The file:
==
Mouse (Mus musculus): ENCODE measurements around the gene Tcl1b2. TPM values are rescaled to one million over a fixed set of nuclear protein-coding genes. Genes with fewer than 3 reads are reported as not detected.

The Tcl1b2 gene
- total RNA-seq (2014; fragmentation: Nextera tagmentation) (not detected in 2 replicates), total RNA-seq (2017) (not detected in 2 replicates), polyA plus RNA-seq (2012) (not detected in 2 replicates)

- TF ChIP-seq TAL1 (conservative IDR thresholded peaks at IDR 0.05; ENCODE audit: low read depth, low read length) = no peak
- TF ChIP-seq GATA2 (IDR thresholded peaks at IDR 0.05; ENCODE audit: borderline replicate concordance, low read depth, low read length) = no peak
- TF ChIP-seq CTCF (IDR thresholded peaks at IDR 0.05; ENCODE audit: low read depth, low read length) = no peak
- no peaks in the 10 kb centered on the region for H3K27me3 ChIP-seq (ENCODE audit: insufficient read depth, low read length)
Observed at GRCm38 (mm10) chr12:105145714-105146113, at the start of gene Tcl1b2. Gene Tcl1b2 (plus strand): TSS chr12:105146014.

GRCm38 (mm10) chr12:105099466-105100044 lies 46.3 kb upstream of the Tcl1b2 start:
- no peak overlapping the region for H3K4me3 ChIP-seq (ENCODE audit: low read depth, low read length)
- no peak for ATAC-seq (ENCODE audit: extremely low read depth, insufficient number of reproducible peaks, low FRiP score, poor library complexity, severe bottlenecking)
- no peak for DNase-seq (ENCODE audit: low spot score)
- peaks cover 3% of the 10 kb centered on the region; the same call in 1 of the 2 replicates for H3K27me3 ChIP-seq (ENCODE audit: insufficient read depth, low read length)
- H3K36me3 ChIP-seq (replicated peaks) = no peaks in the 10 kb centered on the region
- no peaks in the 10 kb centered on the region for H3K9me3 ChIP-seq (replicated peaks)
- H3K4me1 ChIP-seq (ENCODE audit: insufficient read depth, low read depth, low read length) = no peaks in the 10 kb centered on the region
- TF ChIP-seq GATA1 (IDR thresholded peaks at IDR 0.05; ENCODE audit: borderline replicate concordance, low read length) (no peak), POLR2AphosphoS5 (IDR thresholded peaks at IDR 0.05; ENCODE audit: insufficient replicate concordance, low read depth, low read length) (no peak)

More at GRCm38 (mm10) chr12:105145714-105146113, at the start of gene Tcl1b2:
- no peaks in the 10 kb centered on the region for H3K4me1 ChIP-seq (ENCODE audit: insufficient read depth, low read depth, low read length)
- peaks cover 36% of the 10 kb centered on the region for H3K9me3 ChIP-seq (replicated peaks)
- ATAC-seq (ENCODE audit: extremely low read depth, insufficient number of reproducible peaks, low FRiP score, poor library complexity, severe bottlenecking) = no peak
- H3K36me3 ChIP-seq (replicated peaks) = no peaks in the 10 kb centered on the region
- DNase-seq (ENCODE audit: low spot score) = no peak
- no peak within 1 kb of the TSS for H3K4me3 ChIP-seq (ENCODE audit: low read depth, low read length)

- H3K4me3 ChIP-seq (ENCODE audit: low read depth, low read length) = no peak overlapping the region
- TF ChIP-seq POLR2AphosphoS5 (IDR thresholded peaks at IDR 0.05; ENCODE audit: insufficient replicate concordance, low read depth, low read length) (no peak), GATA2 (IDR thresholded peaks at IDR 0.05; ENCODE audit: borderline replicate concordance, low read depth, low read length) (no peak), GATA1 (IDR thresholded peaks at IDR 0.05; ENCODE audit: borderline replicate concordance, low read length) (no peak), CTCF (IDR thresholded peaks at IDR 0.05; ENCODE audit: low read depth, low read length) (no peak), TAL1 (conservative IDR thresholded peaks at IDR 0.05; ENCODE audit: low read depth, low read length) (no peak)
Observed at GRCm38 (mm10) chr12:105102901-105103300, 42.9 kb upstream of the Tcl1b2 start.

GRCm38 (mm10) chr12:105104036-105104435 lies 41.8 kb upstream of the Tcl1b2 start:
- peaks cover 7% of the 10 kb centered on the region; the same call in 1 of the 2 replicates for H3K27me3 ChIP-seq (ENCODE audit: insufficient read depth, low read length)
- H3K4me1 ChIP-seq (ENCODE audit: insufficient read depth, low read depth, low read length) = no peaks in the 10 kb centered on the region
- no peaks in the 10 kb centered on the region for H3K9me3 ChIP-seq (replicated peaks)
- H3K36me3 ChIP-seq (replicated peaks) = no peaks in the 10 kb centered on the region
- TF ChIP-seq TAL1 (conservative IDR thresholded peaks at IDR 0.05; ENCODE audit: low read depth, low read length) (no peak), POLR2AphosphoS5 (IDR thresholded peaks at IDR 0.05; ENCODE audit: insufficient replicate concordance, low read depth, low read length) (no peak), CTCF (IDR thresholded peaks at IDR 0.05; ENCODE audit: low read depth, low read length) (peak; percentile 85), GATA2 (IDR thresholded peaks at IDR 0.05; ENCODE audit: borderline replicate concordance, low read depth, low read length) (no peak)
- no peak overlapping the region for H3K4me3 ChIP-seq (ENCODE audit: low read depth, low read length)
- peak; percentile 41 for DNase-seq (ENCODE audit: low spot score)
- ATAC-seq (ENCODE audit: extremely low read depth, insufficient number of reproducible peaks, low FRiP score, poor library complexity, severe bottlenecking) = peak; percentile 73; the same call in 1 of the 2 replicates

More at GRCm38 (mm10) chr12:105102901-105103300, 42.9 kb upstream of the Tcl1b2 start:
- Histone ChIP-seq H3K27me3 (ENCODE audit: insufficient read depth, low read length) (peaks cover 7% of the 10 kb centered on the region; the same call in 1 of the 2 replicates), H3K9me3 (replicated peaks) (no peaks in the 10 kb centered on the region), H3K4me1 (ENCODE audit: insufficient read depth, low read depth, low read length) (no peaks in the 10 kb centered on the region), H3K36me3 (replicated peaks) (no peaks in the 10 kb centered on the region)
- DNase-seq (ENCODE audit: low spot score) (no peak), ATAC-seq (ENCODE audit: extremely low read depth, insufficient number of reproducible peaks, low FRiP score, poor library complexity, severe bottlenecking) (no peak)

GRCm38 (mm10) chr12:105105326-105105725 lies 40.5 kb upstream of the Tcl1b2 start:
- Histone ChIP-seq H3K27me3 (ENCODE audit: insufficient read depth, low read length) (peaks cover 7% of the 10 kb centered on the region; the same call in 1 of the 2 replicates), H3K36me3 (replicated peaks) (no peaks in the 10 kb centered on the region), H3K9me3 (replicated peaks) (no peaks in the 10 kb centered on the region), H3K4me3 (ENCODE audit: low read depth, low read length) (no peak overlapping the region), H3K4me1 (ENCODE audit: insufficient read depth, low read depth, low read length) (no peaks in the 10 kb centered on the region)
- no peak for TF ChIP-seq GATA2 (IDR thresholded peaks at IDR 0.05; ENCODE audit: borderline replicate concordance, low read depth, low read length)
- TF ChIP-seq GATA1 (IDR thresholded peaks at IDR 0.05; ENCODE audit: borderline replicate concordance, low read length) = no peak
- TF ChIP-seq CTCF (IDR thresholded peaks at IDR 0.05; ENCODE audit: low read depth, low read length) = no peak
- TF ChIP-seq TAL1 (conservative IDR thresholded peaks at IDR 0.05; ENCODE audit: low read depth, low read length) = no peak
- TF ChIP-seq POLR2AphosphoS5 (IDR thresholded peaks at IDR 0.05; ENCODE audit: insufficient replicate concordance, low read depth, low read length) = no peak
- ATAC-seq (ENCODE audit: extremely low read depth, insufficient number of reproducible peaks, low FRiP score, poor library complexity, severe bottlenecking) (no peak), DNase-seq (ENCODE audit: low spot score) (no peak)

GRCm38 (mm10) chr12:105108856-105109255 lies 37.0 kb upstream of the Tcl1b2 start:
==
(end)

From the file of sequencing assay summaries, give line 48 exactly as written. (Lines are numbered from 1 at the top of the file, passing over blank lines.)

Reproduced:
GRCm38 (mm10) chr12:105108856-105109255 lies 37.0 kb upstream of the Tcl1b2 start: